The friendship of Matthew and Paul: A response to a recent trend in the interpretation of Matthew’s gospel
AbstractDavid Sim has argued that Matthew’s so-called Great Commission (Mt 28:16–20) represents a direct anti-Pauline polemic. While this thesis may be theoretically possible and perhaps fits within the perspective of an earlier era in New Testament research, namely that of the Tübingen
School, the evidence in both Matthew and the Pauline corpus does not support such a reading of early Christianity. In this paper, I argue that an antithetical relationship between Matthew’s Great Commission and Paul’s Gentile mission as refl ected in his epistles is possible only (1) with a certain reading of Matthew and (2) with a caricature of Paul. In light of the most recent research on both Matthew’s Great Commission and the historical Paul, these two traditions can be seen as harmonious and not antithetical in spite of the recent arguments to the contrary. My argument provides a further corrective to the view of early Christianity, which posits a deep schism between so-called Jewish Christianity and Paul’s ostensibly Law-free mission to the Gentiles.
The author(s) retain copyright on work published by AOSIS unless specified otherwise.
Licensing and publishing rights
Author(s) of work published by AOSIS are required to grant AOSIS the unlimited rights to publish the definitive work in any format, language and medium, for any lawful purpose. AOSIS requires journal authors to publish their work in open access under the Creative Commons Attribution 4.0 International (CC BY 4.0) licence.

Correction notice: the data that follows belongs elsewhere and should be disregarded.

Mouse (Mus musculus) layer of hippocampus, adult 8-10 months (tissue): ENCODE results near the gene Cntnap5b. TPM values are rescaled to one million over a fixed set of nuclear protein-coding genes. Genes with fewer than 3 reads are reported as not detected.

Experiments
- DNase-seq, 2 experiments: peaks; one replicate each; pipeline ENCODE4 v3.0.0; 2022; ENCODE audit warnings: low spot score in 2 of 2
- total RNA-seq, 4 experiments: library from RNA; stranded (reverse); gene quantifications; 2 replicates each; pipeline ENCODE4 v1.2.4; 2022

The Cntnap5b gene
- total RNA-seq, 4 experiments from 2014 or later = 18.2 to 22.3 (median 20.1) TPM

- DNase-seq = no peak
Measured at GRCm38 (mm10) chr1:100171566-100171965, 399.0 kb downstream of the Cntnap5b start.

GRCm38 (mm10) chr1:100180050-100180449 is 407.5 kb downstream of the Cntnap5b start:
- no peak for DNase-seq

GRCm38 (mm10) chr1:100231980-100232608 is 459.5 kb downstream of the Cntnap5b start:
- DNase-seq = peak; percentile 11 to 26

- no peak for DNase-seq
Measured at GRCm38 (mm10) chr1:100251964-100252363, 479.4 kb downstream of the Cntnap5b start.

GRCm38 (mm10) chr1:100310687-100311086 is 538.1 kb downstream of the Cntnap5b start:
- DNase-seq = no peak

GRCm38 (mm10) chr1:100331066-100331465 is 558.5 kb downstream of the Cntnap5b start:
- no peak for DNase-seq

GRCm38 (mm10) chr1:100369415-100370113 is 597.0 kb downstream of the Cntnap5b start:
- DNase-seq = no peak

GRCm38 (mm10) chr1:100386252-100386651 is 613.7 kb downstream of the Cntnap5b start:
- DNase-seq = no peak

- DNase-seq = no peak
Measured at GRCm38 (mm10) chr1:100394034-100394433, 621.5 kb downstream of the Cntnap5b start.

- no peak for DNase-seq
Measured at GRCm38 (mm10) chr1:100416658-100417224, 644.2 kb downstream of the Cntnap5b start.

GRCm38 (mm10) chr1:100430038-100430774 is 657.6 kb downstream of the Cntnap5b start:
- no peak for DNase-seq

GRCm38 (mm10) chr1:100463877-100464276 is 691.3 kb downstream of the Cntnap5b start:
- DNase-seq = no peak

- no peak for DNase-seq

Read more here: http://creativecommons.org/licenses/by/4.0/.
The authors retain the non-exclusive right to do anything they wish with the published article(s), provided attribution is given to the applicable journal with details of the original publication, as set out in the official citation of the article published in the journal. The retained right specifically includes the right to post the article on the authors’ or their institution’s websites or in institutional repositories.
Previously published work may have been published under a different licence. We advise the community that if they would like to reuse the work to consult the applicable licence at article level.